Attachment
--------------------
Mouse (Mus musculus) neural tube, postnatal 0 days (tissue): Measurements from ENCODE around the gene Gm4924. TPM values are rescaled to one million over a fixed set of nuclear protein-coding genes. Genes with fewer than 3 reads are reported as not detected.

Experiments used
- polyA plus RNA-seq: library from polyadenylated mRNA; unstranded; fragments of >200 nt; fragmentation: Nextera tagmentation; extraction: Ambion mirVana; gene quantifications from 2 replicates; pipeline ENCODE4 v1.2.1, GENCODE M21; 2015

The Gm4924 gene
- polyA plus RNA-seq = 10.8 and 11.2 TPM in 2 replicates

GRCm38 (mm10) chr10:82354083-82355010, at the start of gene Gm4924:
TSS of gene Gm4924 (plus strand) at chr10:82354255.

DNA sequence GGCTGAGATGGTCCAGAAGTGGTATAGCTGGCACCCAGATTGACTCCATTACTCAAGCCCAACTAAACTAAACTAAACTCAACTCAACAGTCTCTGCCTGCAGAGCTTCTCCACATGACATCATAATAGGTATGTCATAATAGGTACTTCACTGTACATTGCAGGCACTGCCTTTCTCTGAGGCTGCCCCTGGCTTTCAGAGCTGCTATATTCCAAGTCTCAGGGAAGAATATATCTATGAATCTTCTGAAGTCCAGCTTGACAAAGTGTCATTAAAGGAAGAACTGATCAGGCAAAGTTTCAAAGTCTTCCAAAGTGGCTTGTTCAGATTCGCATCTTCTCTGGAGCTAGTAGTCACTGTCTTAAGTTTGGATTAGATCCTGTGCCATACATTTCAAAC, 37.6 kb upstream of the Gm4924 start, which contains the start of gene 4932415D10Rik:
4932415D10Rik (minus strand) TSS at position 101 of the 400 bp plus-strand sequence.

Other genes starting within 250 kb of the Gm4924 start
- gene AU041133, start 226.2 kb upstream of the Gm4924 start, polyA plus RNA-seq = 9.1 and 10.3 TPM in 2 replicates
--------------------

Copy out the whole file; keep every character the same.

Mouse (Mus musculus) neural tube, postnatal 0 days (tissue): Measurements from ENCODE around the gene Gm4924. TPM values are rescaled to one million over a fixed set of nuclear protein-coding genes. Genes with fewer than 3 reads are reported as not detected.

Experiments used
- polyA plus RNA-seq: library from polyadenylated mRNA; unstranded; fragments of >200 nt; fragmentation: Nextera tagmentation; extraction: Ambion mirVana; gene quantifications from 2 replicates; pipeline ENCODE4 v1.2.1, GENCODE M21; 2015

The Gm4924 gene
- polyA plus RNA-seq = 10.8 and 11.2 TPM in 2 replicates

GRCm38 (mm10) chr10:82354083-82355010, at the start of gene Gm4924:
TSS of gene Gm4924 (plus strand) at chr10:82354255.

DNA sequence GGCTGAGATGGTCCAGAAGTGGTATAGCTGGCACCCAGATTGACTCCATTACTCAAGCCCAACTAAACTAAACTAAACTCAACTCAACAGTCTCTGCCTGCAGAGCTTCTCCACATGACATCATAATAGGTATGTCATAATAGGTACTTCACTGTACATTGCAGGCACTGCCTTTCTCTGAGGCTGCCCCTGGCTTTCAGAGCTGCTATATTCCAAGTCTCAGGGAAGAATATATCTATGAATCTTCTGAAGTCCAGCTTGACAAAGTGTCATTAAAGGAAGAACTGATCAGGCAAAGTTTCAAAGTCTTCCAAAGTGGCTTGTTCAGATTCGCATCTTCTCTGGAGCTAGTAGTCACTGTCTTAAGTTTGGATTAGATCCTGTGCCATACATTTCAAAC, 37.6 kb upstream of the Gm4924 start, which contains the start of gene 4932415D10Rik:
4932415D10Rik (minus strand) TSS at position 101 of the 400 bp plus-strand sequence.

Other genes starting within 250 kb of the Gm4924 start
- gene AU041133, start 226.2 kb upstream of the Gm4924 start, polyA plus RNA-seq = 9.1 and 10.3 TPM in 2 replicates